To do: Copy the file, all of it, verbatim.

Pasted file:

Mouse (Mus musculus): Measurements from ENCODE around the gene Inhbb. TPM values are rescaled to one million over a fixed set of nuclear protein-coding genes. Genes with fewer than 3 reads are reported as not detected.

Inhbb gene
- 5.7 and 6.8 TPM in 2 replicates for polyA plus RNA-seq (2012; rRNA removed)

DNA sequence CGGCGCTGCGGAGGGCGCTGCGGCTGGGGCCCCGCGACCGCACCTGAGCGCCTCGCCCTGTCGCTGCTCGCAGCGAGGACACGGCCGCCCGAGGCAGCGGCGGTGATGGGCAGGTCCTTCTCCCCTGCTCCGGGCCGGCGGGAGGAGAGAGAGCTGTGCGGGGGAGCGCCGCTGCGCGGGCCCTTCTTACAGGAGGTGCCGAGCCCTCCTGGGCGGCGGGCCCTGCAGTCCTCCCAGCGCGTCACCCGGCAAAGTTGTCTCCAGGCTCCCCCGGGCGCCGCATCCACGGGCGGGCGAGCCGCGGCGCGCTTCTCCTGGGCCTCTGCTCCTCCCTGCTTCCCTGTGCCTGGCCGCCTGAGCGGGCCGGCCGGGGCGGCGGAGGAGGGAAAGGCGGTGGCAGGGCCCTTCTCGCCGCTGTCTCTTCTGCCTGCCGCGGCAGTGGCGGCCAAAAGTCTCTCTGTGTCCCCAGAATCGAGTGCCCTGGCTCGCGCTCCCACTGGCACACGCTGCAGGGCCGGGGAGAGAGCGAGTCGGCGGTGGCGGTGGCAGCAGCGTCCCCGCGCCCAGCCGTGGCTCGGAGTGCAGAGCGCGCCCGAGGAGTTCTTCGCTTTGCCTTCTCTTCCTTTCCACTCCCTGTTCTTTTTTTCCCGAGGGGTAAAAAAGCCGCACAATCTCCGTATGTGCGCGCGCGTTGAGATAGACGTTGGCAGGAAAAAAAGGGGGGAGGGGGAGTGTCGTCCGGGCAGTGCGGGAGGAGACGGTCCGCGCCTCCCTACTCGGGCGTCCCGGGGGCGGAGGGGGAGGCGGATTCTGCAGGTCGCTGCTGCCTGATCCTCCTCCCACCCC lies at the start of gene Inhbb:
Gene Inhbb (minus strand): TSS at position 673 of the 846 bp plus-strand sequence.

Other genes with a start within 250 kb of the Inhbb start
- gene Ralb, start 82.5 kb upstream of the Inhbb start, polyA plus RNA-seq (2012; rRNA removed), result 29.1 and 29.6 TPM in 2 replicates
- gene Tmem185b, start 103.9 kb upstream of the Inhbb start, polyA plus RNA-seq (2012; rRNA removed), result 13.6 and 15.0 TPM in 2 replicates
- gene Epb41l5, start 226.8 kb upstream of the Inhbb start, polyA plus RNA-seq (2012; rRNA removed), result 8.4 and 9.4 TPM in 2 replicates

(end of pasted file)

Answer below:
Mouse (Mus musculus): Measurements from ENCODE around the gene Inhbb. TPM values are rescaled to one million over a fixed set of nuclear protein-coding genes. Genes with fewer than 3 reads are reported as not detected.

Inhbb gene
- 5.7 and 6.8 TPM in 2 replicates for polyA plus RNA-seq (2012; rRNA removed)

DNA sequence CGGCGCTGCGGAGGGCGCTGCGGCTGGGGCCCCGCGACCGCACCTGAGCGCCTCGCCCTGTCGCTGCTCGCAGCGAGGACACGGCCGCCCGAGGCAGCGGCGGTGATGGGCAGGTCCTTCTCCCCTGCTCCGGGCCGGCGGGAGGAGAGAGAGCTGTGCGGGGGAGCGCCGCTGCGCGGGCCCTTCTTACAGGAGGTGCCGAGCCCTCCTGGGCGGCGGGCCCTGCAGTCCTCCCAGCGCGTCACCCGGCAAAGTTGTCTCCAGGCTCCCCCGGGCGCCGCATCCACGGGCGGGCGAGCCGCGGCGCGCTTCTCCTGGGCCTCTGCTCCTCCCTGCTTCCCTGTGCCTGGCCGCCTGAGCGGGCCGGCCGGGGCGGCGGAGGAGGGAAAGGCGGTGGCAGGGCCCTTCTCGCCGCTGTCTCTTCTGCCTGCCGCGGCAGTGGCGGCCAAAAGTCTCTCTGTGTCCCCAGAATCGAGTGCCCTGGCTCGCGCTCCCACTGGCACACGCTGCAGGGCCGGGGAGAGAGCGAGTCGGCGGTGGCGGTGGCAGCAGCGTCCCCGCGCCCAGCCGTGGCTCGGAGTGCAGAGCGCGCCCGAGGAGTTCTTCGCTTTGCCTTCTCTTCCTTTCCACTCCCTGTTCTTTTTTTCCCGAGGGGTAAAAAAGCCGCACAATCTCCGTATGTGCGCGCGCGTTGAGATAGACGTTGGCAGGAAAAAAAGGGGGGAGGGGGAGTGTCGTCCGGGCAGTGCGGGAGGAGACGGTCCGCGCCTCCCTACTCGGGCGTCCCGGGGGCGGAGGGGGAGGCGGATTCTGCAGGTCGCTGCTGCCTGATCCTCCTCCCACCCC lies at the start of gene Inhbb:
Gene Inhbb (minus strand): TSS at position 673 of the 846 bp plus-strand sequence.

Other genes with a start within 250 kb of the Inhbb start
- gene Ralb, start 82.5 kb upstream of the Inhbb start, polyA plus RNA-seq (2012; rRNA removed), result 29.1 and 29.6 TPM in 2 replicates
- gene Tmem185b, start 103.9 kb upstream of the Inhbb start, polyA plus RNA-seq (2012; rRNA removed), result 13.6 and 15.0 TPM in 2 replicates
- gene Epb41l5, start 226.8 kb upstream of the Inhbb start, polyA plus RNA-seq (2012; rRNA removed), result 8.4 and 9.4 TPM in 2 replicates